Although China is developing its science and technology at an unprecedented speed, scientific misconduct is a serious issue, as you have highlighted in your Special Report “Named and shamed” (Nature 441, 392–393; 2006)

Shi-Min Fang, the webmaster of New Threads (, has defended, in Correspondence (Nature 441, 932; 200610.1038/441932a), this website's role in disclosing scientific misconduct on occasions when the authorities have ignored whistleblowers.

Like many other Chinese scientists working overseas, I care very much about scientific misconduct in China. However, I have also been concerned for a long time about the quality of articles published on New Threads. Often, I find that there are few facts and little investigation behind the accusations, and that many articles are mixed with assumptions and personal attacks on named scientific researchers.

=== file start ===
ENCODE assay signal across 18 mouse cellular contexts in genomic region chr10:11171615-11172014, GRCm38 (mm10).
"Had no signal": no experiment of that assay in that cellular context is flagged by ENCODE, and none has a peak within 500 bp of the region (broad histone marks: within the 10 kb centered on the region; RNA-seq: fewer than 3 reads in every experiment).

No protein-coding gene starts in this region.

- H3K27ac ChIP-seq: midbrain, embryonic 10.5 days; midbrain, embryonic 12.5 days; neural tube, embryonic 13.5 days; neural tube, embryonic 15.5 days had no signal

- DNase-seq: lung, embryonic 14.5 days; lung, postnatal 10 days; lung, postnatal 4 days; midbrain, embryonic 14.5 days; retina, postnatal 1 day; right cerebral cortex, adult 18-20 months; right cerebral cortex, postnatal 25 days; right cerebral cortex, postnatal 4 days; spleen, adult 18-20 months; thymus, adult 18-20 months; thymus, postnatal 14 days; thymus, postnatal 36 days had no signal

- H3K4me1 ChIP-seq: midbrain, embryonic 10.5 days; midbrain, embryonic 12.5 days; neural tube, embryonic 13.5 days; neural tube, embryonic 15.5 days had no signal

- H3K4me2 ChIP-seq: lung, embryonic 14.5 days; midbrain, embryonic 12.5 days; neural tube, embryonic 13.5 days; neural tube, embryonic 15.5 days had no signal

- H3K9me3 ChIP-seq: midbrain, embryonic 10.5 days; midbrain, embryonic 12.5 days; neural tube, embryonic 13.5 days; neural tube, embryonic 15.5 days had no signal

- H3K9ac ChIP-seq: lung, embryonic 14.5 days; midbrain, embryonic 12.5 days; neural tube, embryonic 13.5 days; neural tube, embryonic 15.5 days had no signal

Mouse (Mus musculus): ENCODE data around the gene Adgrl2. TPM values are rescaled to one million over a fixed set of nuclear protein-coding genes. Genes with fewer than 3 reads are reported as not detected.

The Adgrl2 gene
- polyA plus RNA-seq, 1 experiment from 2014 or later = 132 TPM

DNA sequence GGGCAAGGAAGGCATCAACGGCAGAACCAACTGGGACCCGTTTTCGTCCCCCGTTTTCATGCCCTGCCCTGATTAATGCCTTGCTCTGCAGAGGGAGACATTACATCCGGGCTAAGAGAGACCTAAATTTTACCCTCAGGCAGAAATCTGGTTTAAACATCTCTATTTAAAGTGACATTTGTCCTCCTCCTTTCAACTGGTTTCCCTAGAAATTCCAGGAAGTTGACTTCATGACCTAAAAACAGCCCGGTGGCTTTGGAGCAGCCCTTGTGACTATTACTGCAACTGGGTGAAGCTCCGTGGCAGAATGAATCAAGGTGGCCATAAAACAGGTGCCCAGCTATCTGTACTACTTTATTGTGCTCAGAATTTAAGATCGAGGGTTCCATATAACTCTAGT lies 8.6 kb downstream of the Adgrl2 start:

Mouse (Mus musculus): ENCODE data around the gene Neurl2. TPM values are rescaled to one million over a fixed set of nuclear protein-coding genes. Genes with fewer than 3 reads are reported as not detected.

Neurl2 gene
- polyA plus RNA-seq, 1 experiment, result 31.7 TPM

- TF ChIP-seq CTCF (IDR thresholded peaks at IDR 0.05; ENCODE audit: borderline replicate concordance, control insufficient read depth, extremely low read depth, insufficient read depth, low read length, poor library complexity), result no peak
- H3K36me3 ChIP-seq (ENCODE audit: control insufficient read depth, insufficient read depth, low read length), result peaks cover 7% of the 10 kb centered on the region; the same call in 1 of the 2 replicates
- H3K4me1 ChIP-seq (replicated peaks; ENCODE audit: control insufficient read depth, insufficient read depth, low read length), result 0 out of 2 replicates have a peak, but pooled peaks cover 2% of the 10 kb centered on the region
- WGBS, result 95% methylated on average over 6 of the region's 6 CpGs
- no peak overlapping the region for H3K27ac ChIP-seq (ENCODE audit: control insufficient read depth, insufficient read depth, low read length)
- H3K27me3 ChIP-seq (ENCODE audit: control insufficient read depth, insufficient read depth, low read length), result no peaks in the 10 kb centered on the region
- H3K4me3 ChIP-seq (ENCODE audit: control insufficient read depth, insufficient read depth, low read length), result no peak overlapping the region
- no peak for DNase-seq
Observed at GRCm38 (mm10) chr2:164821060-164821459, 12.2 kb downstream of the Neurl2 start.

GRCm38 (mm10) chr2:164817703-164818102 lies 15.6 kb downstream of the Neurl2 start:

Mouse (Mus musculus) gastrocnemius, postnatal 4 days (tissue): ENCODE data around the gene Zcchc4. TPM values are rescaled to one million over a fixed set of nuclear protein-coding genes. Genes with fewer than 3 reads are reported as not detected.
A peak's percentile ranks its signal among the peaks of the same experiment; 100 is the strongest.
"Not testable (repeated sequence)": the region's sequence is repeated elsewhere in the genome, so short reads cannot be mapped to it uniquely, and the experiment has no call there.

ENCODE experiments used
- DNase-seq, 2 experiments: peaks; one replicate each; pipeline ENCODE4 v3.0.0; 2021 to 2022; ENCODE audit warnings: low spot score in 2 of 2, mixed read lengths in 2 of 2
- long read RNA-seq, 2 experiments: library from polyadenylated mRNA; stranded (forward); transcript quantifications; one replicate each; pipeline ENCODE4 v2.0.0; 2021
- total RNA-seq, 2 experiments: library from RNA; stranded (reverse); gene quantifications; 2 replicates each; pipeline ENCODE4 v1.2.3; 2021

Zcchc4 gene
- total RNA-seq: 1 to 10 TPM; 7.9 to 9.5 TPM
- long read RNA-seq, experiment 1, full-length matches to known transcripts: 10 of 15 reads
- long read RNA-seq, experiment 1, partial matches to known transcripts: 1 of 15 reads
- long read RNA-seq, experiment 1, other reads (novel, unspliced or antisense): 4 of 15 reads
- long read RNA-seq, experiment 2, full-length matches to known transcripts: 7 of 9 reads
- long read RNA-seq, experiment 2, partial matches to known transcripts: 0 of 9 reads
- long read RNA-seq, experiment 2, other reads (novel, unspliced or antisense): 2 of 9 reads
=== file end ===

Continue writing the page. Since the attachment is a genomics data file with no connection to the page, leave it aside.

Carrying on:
One such example is that of Hualiang Jiang, a principal investigator working at the Shanghai Institute of Materia Medica. Because I work in a similar field, I am familiar with Jiang's work and publications, although I have never met him. New Threads contains several articles (urls provided) attacking Jiang personally, using many insulting words such as “idiot”. It seems that some of the articles were written by someone who may have been an unsuccessful job candidate at Jiang's institute.

Disclosing scientific misconduct is not simply about free speech, as claimed by Fang. It is also about being professional, objective and serious. Only verified facts should be published on the website, if it is claiming to monitor incidents of scientific misconduct. It should not be used for unsubstantiated attacks in the name of free speech, not only because of the personal and professional effects on the scientists concerned, but also because readers, especially young students, could be misled.